Statins could prevent a deadly complication in pregnancy that affects 50,000 women a year, scientists claim.

They have discovered that the cholesterol-lowering pills substantially reduce the harms caused by pre-eclampsia in a group of women at very high risk.

The results were so impressive the academics believe the pills could also benefit tens of thousands of pregnant women.

Pre-eclampsia is a condition caused by high blood pressure that occurs in about 8 per cent of pregnancies, around 56,000 in the UK a year.

It can lead to serious complications which are fatal for mother and baby including seizures, strokes or premature births.

Women are most at risk if they are over 40, overweight, expecting twins or have a family history of the condition.

Researchers from Kings College London studied the benefits of statins in a small group of women with a rare autoimmune disorder, Antiphospholipid syndrome (APS) which affects 500,000 women in the UK.

This causes their bodies to attack their own cells leading to blood clots, which makes them far more susceptible to pre-eclampsia in pregnancy..

Researchers prescribed 11 of the women with statins once a day as soon as they showed symptoms of pre-eclampsia, typically 20 weeks into the pregnancy.

The remainder received the standard treatment, which includes blood thinning drugs and aspirin.

The findings published in the Journal of Clinical Investigation show ten out of the 11 babies born to women taking statins were healthy, although one was premature and has long term complications.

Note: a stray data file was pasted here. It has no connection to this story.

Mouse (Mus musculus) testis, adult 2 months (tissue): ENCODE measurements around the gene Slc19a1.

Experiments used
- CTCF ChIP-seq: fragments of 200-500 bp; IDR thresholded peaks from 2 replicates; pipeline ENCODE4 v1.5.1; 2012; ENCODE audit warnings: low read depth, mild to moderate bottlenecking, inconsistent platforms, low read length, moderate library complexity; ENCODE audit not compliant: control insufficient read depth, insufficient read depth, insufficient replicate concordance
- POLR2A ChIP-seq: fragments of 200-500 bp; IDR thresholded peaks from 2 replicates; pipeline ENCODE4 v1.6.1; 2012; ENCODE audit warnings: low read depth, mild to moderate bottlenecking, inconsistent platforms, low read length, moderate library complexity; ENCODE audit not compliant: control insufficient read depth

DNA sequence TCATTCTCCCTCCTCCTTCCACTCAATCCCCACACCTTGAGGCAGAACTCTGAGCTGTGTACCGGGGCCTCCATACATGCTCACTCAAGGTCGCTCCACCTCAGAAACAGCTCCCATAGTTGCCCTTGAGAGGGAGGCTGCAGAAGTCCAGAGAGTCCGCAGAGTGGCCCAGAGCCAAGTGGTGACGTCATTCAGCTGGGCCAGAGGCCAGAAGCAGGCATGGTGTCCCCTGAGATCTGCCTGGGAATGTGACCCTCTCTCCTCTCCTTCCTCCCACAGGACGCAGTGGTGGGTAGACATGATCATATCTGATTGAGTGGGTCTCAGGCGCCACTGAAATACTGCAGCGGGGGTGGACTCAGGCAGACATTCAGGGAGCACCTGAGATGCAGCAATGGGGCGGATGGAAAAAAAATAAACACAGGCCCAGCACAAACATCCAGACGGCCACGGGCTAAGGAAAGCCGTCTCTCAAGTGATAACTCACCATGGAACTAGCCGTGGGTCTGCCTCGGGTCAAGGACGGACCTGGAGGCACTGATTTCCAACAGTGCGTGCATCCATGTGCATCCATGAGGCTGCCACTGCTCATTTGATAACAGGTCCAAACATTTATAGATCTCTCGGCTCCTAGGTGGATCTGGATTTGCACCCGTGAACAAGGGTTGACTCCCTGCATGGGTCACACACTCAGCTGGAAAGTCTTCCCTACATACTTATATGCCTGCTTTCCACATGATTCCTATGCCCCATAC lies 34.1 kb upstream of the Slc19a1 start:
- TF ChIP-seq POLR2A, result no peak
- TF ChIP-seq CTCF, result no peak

Sadly, just five of the babies born to women not taking statins survived and three have long-term problems affecting their digestion.

Professor Girardi said the results were ‘impressive’ and suggested the pills could also benefit ordinary women without this condition.

‘I would say that seeing the impressive improvement of maternal and fetal health in high risk pregnancies associated with APS antibodies suggest statins might help women with other risk factors for pre-eclampsia.

This treatment might be beneficial in other causes of pre-eclampsia.

‘We found a drug which has been widely used in the general population to prevent cardiovascular disease appears to help prevent pregnancy complications in women with APS.

‘Pravastatin helped to increase blood flow through the placenta, keeping the baby growing and reducing the symptoms of preeclampsia in the mothers.

She added: ‘In the group supplemented by pravastatin, the babies were born alive, healthy, close to full term and showed normal development. In contrast, the group that received only anti-clotting drugs experienced a higher rate of stillbirths and premature births requiring admission to the neonatal intensive care unit.

‘The potential benefits of statin treatment for women who develop preeclampsia without APS are also worth investigating.’

Symptoms of pre-eclampsia include swelling of the feet, face and hands, a headache, vision problems and pain below the ribs.

Once diagnosed women are usually treated with blood thinning drugs, aspirin and very closely monitored until the birth.

Often they are induced early or given caesareans as the risk of complications are high.


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